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Explain how the structure and functions of the placenta maintain pregnancy
- After an embryo implants in the uterine wall, tissues of the uterus and fetus form the placenta.
- The placenta has 2 major functions: 1) production of estrogen & progesterone, and 2) exchange of molecules between maternal & fetal blood.
- Progesterone and estrogen are needed to prevent menstruation and build up the wall of the uterus.
- The placenta begins to form when the fetus develops a villus, a finger-like growth into the uterus.
- The number of villi increases steadily to meet the needs of the growing fetus.
- Maternal blood flows out of capillaries into inter-villous spaces surrounding each villus.
- Fetal capillaries are very close to the surface of each villus (within 5 µm of the maternal blood).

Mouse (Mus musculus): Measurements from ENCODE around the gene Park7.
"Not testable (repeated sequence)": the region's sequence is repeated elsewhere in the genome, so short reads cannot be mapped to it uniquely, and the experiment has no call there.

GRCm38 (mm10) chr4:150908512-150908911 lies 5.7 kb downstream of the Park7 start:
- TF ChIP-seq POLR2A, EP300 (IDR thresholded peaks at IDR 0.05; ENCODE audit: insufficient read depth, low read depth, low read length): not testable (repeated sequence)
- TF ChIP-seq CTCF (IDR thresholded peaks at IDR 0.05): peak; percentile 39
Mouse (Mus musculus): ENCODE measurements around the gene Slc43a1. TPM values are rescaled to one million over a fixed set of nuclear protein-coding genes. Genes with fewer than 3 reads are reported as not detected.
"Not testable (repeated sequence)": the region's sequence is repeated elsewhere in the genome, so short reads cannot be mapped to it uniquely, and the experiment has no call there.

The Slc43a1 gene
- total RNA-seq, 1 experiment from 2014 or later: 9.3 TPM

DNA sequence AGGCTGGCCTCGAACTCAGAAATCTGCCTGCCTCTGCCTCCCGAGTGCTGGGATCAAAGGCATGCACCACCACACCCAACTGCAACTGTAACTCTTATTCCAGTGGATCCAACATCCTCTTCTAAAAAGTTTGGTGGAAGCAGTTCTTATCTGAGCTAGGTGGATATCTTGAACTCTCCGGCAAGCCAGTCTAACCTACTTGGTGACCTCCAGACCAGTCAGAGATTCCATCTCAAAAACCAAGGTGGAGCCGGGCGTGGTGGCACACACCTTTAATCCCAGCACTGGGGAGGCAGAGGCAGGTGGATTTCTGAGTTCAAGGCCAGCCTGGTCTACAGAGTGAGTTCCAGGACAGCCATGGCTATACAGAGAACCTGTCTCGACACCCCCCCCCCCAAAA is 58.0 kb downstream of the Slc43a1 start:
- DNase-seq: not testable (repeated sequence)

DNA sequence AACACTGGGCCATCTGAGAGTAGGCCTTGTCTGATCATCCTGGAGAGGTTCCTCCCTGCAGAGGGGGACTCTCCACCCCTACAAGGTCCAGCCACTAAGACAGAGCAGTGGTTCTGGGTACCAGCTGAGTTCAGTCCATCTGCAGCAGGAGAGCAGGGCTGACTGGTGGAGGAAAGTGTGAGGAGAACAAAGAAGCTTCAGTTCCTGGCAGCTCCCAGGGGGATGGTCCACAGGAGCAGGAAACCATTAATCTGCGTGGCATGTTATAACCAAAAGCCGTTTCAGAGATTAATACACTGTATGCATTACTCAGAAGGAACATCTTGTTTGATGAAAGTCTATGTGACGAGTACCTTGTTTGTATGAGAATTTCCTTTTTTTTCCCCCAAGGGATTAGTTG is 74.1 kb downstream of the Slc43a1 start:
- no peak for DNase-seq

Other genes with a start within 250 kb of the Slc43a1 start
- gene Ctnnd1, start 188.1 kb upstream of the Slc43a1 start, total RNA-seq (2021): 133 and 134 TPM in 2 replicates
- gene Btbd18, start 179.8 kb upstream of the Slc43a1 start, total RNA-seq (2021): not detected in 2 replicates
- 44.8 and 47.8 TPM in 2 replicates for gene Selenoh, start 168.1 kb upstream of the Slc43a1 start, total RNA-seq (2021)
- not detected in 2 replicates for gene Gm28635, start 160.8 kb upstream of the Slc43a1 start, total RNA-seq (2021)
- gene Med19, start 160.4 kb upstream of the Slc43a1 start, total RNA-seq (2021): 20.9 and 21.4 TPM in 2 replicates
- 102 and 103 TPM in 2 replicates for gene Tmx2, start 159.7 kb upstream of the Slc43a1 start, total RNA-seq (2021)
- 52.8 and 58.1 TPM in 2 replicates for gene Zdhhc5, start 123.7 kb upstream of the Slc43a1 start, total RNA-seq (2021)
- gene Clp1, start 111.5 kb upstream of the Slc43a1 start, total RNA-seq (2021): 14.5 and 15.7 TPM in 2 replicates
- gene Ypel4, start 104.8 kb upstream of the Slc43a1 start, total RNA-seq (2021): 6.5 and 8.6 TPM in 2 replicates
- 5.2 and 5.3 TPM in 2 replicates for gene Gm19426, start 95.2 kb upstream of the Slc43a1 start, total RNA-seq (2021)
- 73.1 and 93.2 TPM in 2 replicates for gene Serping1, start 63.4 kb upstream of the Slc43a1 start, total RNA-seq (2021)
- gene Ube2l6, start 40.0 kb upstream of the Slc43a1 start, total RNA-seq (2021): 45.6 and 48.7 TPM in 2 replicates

- The cells separating fetal and maternal blood form a selectively permeable barrier known as the placental barrier.
- Microvilli project from each villus to increase surface area, which allows rapid diffusion of molecules.
- Nutrients and O2 diffuse from maternal blood to fetal blood, and carbon dioxide diffuses from fetal blood to maternal blood.
- Fetal blood flows toward the placenta in the umbilical artery, and away from the placenta in the umbilical vein.
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